Mercer County may sue state
Mercer County is poised to take legal action against the state if no budget agreement is in place in Springfield by the County Board's Nov. 3 meeting. Gridlock in budget talks in the capital continues to affect counties, municipalities and non-profit organizations, especially with no agreement appearing to be in sight.
Finance Committee Chairman Ted Pappas presented the information to the committee during its Oct. 13 meeting. Pappas said no action would be taken until the November meeting.
The state is required to reimburse the county for salaries it pays to the state's attorney, public defender and supervisor of assessment.
"They haven't been paying," he said.
The proposal to be presented to the full board in November would be for Mercer County to sue the state or join a lawsuit for reimbursement.
"I support 100 percent us taking this action if we have to," Pappas told committee members.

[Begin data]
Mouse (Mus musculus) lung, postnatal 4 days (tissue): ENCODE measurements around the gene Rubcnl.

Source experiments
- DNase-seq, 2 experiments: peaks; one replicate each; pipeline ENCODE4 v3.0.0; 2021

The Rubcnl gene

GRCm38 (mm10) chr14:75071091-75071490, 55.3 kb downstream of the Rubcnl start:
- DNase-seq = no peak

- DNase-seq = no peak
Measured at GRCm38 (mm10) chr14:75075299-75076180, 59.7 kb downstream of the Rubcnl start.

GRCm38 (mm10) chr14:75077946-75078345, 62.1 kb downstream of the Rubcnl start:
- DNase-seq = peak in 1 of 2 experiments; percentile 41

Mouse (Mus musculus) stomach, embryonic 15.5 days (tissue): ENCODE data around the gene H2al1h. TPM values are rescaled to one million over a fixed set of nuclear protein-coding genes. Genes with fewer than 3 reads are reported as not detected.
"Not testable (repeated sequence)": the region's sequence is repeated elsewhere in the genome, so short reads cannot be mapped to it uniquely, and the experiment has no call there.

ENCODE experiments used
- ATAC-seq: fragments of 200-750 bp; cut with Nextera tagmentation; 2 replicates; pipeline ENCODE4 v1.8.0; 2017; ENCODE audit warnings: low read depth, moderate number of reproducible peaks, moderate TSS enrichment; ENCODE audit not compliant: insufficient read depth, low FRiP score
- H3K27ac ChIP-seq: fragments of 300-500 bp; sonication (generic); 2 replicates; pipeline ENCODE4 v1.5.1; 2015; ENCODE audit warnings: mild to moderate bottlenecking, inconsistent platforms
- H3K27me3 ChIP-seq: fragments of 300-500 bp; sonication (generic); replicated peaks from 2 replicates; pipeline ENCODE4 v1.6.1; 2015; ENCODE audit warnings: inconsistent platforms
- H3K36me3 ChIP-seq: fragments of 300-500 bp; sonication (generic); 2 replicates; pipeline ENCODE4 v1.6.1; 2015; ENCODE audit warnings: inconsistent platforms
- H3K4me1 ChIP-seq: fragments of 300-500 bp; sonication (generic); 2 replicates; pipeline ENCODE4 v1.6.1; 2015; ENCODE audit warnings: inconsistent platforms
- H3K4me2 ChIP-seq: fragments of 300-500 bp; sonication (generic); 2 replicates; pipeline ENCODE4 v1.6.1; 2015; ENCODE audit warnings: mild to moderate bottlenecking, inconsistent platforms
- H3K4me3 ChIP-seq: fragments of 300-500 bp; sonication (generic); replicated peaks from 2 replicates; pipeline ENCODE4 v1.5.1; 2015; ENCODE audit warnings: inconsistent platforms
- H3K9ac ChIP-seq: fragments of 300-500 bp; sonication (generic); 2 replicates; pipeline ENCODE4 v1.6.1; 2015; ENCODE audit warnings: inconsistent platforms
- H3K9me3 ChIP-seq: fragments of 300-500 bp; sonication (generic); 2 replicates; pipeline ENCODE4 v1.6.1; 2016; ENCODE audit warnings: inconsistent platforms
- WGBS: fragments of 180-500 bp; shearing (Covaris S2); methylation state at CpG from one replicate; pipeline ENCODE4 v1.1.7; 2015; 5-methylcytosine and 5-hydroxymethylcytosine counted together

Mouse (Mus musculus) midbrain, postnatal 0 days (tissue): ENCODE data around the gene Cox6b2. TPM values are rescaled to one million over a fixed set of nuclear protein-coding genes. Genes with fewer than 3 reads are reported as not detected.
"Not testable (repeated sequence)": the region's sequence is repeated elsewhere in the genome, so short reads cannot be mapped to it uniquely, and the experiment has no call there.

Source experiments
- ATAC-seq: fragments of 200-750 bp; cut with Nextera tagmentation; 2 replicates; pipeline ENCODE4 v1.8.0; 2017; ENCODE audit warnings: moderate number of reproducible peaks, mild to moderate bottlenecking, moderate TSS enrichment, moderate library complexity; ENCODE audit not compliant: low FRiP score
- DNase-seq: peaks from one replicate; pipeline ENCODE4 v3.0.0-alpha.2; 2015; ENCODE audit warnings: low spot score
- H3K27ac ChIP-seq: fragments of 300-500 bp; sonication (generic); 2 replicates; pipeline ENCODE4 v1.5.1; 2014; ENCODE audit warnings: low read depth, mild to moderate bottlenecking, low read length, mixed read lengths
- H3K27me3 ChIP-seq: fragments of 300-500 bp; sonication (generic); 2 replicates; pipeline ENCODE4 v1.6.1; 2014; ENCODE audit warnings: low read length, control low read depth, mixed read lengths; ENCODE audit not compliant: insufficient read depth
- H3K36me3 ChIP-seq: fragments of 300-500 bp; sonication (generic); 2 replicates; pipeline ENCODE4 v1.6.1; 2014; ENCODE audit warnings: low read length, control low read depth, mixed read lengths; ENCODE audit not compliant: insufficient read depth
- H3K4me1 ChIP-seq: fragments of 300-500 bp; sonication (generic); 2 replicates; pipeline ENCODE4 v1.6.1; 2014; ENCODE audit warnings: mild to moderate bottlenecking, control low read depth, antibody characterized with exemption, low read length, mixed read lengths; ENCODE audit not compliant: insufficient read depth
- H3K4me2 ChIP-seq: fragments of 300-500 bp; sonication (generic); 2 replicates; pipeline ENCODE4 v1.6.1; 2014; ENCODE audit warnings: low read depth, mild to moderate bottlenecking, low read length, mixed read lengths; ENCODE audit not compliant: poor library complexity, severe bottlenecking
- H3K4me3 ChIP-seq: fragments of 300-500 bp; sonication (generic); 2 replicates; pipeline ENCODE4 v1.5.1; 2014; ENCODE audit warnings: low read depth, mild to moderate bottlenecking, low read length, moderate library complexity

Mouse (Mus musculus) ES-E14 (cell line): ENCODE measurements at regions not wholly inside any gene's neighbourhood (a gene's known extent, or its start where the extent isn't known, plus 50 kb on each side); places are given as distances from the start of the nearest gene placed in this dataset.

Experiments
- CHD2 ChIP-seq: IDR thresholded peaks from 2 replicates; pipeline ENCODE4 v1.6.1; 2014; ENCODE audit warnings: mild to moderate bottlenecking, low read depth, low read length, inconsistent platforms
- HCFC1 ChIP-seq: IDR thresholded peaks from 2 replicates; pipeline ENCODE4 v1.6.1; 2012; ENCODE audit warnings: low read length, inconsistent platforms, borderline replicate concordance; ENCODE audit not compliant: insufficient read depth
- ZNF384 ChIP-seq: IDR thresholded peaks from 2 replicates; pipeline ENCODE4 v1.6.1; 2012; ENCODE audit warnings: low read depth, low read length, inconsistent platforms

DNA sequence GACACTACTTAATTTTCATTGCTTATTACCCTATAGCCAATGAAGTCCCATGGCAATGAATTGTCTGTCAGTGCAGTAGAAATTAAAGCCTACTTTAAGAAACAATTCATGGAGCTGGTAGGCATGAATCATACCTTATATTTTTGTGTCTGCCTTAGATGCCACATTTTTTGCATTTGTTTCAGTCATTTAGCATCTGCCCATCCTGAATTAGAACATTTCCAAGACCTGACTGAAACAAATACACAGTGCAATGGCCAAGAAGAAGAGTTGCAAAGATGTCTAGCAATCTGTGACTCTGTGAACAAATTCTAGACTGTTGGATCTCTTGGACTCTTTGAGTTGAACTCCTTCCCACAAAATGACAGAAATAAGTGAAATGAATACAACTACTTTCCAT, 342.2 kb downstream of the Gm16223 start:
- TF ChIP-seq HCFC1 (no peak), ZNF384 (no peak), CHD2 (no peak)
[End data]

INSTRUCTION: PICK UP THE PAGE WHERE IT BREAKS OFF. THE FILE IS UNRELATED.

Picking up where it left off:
"(State's Attorney) Greg McHugh asked me for my support to bring litigation forward to the state just to make sure" the state doesn't forget about Mercer County "and they just don't pay us," he said to reporters following the committee meeting.
"Springfield is still frozen," McHugh said during the full board meeting. "We want to join with other counties or on our own and file a lawsuit. Whoever sues the state seems to get paid."
The state's attorney cautioned, however, "I can't guarantee we'd win."